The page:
Thursday, May 27, 2010

Only a strong woman...

You know, I'm on my "women are the superior sex" soapbox this evening because today I bravely took a carload of kids (four of them, three didn't even belong to me) and three parakeets on a forty-five minute (each way) journey to a vet's office in North Raleigh.  I spent at least forty-five minutes in the vet's office for an exam that took less than five.  I drove back home in heavy afternoon traffic with an ailing parakeet on my shoulder while the two other parakeets argued consistently the whole way home.

I offer all this information because in hindsight I see where no man would have undertaken a journey like that.  They would have merely barked "impossible" and been done with it.  This just goes to show that while I wasn't exactly overjoyed by the prospect, I undertook it with all the grace and patience I could muster. 

Women rock.

~Gail

Monday, May 24, 2010

Gardening

I think I've figured out a sure fire way to find out if a person is cut out to be a gardener.  If you've got what it takes to be a gardener, just try walking past one.  If you can't help but to reach down and "just pull up that weed" then chances are you've got what it takes.  For example, a short while ago I strolled out to the garden to see if my Nasturtium seeds had finally germinated and while there I reached over to pull up a weed.  Well, weeding is sort of like eating potato chips-you can't stop at one.  Before I knew it I was moving around the garden pulling up every large weed I encountered.

This in turn leads me to another point-someway, somehow, gardeners know what a weed looks like versus something they intentionally planted.  The non-gardener sees only weeds until a plant is a two feet high and sporting vegetables.

Shhhh-don't tell anyone but I chat with my plants.  Telling them just how proud I am of each and every milestone they've reached.  (I know, it probably sounds ridiculous to someone that doesn't garden-it's yet one more way to see if you've got what it takes.)  Cruising along pulling out the bigger weeds I was saddened when I found something had been chewing on the leaves of my pepper plant.  I got really ticked off when I found a gaping hole in one of the young tomatoes...not the plant mind you-which is bad enough in itself-but the actual fruit!

My Grandma used to say that a watched pot never boils.  The same sort of applies to gardening-if I watch my garden too much it seems to grow slower!  I do a whole lot better if I force myself to check on the garden every other day.  Doing it that way I can see the growth of the plants more easily and not stress that I'm overdoing things.  Which brings me to another point-it's possible to "over love" a garden.  My mom once told me that she used blatant neglect with her houseplants and it worked pretty good for her.  "Oh yeah...I leave them alone until they start to look pitiful and are gasping for a drink of water.  That's when I water them and I think they're grateful for any amount of attention."  lol...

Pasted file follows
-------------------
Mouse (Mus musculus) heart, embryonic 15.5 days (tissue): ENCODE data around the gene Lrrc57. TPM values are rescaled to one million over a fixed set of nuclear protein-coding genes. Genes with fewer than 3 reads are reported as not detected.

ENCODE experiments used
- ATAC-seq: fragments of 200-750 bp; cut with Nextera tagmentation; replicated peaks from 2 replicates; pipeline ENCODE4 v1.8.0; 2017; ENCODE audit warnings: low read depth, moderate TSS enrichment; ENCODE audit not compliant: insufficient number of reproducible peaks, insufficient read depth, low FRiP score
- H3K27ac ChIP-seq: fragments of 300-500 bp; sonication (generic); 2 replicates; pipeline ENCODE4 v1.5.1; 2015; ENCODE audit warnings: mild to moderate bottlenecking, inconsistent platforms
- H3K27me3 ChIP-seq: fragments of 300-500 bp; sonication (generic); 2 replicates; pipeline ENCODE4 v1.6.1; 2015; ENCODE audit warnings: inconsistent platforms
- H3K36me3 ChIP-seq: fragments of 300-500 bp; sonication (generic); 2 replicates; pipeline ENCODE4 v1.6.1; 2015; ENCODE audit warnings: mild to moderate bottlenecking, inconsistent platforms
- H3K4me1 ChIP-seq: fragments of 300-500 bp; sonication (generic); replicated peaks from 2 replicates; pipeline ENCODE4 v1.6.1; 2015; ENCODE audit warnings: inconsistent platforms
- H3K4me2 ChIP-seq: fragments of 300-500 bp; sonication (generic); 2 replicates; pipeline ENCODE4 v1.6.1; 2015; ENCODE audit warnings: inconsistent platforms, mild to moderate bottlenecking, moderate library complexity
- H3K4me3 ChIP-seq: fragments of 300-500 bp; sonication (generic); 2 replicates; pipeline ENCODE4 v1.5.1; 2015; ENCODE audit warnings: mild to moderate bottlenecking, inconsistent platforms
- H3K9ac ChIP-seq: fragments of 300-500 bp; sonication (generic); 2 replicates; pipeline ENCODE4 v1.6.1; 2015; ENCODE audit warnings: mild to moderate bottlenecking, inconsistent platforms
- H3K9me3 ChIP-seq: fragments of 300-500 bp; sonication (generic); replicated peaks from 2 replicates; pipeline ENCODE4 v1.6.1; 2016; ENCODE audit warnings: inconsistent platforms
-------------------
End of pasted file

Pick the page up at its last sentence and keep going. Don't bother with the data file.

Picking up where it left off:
Finally, a gardener is willing to do whatever it takes to keep their plants thriving-this means going to extremes like carrying buckets full of water to the garden when the hose just doesn't quite reach, or picking those ugly giant green caterpillars off the plants to prevent them from being eaten alive.  It means being willing to try any number of old wives tales to keep the deer and rabbits from destroying everything.  And through it all a gardener doensn't lose patience.  Gardening, at it's best is a weird, green, labor of love.

~Gail

Sunday, May 23, 2010

It's Not Writer's Block...

It's just a temporary inability to gather the right words together and form interesting sentences.  haha.  I've been sitting in front of my computer for a long time now, glancing at FB, reading the odd email that pops in, even viewing, and re-viewing the Doppler radar on the local news station's website (boring!).  I think it's because I've also been thinking about ways to restructure the beginning of my manuscript to make it better.  I actually came up with one last night.  I think it's very plausible, it's unique, and it'll grab and keep the attention of the reader.  However, I can't seem to get in the "groove".  My writer's mojo has been hexed.  Someone must have a little cloth voodoo doll of me and they are sticking a vacuum up to the head of it and trying to suck all the thoughts out.

When I first began writing my novel, I could hear my character pretty loud and clear.  Now that I mentioned making some pretty big changes to her story, well, I think she's a little ticked off.  She refuses to talk.  I hope it doesn't take too long for me to get my mojo back.  To "get in the groove".  Tell you what; I'll formally apologize to my character now.  I'll do it in front of the world via the worldwide web.  Maybe she'll be able to move past this little kafuffle in the road and we can keep on truckin'.